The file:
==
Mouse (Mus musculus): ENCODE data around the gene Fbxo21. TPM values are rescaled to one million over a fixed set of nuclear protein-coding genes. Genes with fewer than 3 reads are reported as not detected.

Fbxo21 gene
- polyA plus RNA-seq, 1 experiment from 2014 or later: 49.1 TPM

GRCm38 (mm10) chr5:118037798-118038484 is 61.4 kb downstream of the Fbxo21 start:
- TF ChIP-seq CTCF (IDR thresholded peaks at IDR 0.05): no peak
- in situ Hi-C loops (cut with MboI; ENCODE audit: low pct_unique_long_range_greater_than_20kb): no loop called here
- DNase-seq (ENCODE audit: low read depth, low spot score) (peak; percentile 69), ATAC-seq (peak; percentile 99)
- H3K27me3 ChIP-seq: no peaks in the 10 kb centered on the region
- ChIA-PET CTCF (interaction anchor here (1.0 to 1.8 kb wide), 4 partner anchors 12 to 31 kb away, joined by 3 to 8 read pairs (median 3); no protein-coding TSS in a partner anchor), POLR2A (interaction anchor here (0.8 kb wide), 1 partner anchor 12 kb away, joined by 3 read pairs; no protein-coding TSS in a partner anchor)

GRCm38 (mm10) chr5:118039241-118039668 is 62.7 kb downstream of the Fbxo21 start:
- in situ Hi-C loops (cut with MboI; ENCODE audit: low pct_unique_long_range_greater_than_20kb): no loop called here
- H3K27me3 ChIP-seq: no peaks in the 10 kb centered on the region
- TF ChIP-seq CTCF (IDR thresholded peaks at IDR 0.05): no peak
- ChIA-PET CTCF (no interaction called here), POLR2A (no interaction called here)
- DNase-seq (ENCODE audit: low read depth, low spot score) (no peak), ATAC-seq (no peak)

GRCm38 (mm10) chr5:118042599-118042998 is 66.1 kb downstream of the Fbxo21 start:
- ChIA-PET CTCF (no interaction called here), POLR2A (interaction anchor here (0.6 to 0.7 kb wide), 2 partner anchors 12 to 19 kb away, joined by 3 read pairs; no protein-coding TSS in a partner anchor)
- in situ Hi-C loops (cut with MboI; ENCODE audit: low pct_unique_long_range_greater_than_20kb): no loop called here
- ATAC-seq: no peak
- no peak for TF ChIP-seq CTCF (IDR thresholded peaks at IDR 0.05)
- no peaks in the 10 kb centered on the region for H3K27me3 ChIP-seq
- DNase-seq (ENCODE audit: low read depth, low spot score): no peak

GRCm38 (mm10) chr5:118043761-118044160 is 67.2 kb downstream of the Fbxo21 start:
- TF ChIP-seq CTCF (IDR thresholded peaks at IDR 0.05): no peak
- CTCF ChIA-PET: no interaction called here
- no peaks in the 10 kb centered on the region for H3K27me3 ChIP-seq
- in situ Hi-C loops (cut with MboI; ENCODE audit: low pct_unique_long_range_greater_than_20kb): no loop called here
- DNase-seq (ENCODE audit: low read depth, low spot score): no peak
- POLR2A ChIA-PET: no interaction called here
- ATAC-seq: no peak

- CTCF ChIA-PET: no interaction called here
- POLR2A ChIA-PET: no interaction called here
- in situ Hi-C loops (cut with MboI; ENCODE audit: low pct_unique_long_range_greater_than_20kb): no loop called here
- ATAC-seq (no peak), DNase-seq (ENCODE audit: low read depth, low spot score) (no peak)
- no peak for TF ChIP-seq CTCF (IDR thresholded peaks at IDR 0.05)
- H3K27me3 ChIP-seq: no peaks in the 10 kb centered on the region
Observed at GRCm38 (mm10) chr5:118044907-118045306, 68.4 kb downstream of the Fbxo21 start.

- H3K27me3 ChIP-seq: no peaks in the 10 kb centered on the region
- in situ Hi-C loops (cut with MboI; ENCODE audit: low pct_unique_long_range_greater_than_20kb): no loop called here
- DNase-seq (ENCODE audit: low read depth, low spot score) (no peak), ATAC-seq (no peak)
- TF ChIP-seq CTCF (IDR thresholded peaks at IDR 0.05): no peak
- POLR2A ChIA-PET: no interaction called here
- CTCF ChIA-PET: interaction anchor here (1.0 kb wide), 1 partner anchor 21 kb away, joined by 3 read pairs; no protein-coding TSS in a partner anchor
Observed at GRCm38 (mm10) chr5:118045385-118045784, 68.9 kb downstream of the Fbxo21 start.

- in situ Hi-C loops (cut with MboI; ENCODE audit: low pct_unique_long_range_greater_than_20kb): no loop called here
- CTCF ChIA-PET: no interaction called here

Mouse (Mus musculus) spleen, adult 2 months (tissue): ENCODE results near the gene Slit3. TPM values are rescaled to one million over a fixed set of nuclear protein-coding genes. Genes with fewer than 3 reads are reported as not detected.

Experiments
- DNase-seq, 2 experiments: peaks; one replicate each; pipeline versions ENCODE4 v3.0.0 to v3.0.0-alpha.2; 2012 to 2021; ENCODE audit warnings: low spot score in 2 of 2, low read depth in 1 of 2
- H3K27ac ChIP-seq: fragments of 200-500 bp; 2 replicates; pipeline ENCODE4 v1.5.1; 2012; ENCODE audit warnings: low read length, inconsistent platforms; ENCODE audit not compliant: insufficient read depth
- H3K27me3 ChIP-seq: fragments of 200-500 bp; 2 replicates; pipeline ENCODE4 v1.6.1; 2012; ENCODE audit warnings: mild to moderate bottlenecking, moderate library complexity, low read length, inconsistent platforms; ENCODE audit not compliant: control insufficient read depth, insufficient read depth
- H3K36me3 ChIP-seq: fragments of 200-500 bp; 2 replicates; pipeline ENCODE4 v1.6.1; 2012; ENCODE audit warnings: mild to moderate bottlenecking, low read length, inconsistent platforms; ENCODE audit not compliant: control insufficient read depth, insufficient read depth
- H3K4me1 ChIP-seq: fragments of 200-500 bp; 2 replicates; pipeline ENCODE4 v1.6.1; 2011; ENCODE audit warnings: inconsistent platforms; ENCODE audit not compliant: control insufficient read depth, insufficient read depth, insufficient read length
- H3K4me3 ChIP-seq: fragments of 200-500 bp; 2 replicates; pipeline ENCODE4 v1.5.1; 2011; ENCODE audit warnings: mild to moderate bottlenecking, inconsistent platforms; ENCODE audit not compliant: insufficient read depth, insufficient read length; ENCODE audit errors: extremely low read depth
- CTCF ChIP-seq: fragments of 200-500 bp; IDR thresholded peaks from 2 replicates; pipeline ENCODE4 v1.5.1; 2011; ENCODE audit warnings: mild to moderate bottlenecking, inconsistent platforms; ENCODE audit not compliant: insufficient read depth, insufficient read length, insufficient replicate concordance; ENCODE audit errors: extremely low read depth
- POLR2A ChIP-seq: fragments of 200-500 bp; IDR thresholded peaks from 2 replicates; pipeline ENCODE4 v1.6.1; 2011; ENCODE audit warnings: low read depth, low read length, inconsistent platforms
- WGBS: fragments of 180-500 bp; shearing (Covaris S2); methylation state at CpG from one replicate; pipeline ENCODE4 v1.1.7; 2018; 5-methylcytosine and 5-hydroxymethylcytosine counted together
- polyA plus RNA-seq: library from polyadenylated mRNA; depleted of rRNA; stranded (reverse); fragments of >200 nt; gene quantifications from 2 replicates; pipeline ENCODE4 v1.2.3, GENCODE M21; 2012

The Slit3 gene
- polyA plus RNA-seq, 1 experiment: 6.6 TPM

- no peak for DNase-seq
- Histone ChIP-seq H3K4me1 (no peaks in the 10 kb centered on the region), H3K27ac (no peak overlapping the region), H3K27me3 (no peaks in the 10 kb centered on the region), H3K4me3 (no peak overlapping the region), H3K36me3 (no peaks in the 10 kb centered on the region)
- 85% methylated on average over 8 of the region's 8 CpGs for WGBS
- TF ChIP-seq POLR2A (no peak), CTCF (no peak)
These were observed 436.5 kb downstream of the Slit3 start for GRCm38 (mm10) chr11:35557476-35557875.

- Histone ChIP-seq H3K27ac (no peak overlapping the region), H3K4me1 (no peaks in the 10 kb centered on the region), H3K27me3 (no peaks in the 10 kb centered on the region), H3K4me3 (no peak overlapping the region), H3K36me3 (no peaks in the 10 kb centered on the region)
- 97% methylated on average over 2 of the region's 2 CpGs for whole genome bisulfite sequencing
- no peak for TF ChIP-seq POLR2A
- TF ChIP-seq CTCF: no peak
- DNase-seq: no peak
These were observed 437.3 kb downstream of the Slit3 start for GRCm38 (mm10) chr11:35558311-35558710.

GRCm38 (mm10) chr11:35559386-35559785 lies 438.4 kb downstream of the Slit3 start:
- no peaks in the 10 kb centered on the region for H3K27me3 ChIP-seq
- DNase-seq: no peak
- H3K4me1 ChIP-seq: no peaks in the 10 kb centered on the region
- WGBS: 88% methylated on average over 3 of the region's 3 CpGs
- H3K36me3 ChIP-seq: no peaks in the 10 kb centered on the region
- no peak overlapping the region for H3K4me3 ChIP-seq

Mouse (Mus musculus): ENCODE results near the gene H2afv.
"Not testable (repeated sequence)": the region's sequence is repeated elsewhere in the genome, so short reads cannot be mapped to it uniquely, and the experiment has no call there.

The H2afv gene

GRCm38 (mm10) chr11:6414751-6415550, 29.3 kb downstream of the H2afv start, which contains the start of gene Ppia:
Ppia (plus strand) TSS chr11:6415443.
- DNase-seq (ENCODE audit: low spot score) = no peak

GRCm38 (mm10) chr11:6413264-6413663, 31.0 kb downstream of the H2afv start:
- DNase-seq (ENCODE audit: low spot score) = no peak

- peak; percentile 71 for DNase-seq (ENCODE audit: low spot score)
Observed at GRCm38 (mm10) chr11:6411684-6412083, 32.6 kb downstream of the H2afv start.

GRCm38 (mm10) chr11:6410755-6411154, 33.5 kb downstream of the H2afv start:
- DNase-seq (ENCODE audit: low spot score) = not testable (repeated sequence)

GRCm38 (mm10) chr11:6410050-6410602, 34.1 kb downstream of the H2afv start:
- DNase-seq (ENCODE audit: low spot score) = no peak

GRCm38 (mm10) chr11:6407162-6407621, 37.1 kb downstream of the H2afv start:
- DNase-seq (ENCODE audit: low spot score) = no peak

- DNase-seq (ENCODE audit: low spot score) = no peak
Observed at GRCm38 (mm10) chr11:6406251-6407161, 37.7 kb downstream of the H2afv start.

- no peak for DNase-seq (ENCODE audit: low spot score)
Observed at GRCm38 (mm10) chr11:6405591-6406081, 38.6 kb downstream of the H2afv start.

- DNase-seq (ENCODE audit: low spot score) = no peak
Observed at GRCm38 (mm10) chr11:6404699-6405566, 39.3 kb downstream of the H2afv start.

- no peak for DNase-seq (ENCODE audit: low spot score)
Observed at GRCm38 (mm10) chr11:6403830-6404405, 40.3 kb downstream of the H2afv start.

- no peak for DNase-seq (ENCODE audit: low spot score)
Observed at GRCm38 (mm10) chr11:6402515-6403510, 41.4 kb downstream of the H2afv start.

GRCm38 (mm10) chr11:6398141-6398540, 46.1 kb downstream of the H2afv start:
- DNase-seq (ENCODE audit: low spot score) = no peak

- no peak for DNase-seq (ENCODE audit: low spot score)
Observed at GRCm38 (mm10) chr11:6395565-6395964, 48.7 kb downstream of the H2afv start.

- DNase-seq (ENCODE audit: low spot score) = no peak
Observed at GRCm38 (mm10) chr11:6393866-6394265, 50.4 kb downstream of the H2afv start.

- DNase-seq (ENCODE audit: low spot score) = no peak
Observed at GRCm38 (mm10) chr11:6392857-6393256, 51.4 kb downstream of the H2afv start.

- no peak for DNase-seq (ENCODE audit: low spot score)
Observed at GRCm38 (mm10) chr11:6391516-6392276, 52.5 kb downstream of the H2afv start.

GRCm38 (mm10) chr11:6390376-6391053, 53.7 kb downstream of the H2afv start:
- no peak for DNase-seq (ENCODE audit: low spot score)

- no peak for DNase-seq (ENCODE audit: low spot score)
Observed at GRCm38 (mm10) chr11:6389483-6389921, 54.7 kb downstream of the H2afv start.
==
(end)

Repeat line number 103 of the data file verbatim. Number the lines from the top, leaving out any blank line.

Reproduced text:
- no peak for DNase-seq (ENCODE audit: low spot score)